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Curcuma longa



Curcuma (Sp. It. Fr.), acafrao da India (port.), geelwortel (Dutch), kurkum Arab. Manjano (East Africa (KiSwahili), haldi (Hindi) manjal (Tamil), kunyit (Indonesia) temu kunyit (Malaysian), iyu-chin (Chin.)


Turmeric belongs to the family of Zingiberacea, the ginger family. Anybody familiar with this plant family will readily recognize this affiliation even by simple superficial examination. Turmeric is an upright, relatively short and stout plant that rarely grows more than about 1 meter in height. Its leaves are elongated, dark green, and pointed, often curling slightly along the margins. Each leaf arises on an individual stalk directly from the fleshy rhizome at their base. The rhizome appears scaly due to the remaining rings of previous leaves. Its outer skin is brownish, but its flesh is deep orange-yellow inside. Rhizomes grow to about 5-8 cm x 1.5 - 2.5cm. When bruised they omit a spicy scent. The flower stalk will appear among the leaves, also directly rising from the rootstock. The yellow-reddish flowers are arranged spirally along the cylindrical spike, which may be partially protected by a leaf sheath. The flowers poke out from protective bracteoles, which form little 'pockets' along the flower spike. Turmeric propagates mostly vegetatively by means of rhizome segments.


Turmeric probably originated in India, deriving from the wild species C. aromatica (India, Sri Lanka, E. Himalayas), as this is the area where the greatest diversity of species is found. However, it is now common throughout Southeast Asia, China and southern Australia and in fact it has been naturalized in all wet tropical regions of the world. Today it is widely cultivated throughout the tropics, though most is still grown in India and never leaves that country.


The Genus Name is derived from the Arab word 'kurkum'. Most likely it found its way to the Occident with the caravans of Arab traders. Its Sanskrit name is 'haridra', which means 'yellow wood'.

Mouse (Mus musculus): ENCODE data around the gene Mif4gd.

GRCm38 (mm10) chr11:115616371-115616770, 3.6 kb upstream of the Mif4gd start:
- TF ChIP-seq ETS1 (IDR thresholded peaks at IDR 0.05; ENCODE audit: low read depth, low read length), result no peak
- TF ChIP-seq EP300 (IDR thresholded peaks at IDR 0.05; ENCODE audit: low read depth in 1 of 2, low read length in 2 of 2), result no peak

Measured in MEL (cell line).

History and Uses:

Turmeric has a long history of use, not just as a spice, but also as a healing agent and as a magical herb. As a spice it is probably most commonly recognized as one of the principle components of curry powder, to which it dons the characteristic yellow color. Curry powder is often mistakenly believed to be just one specific spice blend or even thought to derive from just one plant. The truth is that there are dozens of curry blends, which can vary tremendously and the best are those that are prepared fresh for each individual dish. These are indeed a far cry from the generic blend found on supermarket shelves. Here is one of many possible Curry powder combinations:

However, this basic mix is often varied with e.g. cloves, cumin or cardamom. In India, fish is sometimes wrapped and cooked in the fresh leaves to impart a turmeric flavor. As a spice turmeric gives a warm, slightly astringent note. It is considered carminative and stomachic, stimulating the digestive processes, easing indigestion and reducing flatulence.

When Europeans first discovered turmeric they often falsely identified it as saffron. However, while it serves perfectly as a dye for all sorts of substances, its properties and flavor do no not compare to those of saffron. In India turmeric is indeed widely used as a dye, not just for ritual foods offered to gods at the temples, but also for textiles (Buddhist robes are traditionally dyed with turmeric). Carbonate of soda helps to fix the dye, though it is not very permanent. It is also sometimes used cosmetically as make-up at weddings and other festive occasions. The food industry employs it as a colorant for cheeses, sausage and confectionary.